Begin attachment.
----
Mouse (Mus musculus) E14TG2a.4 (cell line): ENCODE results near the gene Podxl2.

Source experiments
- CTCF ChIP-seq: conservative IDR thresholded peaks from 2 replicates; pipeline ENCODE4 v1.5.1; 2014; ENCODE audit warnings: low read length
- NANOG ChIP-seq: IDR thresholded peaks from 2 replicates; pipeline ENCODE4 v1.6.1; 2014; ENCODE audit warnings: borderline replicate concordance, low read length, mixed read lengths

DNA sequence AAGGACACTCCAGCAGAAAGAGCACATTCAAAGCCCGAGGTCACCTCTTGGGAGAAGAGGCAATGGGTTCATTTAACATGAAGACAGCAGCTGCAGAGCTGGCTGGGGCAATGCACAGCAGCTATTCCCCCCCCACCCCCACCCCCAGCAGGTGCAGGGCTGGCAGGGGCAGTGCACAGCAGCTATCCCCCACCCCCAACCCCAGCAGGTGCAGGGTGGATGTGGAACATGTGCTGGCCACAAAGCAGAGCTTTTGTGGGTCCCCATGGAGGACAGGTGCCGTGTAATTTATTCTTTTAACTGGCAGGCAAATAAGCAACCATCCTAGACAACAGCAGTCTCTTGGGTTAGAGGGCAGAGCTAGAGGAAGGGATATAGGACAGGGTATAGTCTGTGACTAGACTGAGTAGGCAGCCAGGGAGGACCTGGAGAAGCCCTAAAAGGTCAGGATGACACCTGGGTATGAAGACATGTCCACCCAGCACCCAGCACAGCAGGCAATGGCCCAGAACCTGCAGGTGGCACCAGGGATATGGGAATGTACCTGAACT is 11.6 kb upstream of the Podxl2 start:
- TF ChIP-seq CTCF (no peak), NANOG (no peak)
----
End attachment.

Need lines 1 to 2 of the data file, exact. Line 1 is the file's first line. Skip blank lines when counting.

Mouse (Mus musculus) E14TG2a.4 (cell line): ENCODE results near the gene Podxl2.

Source experiments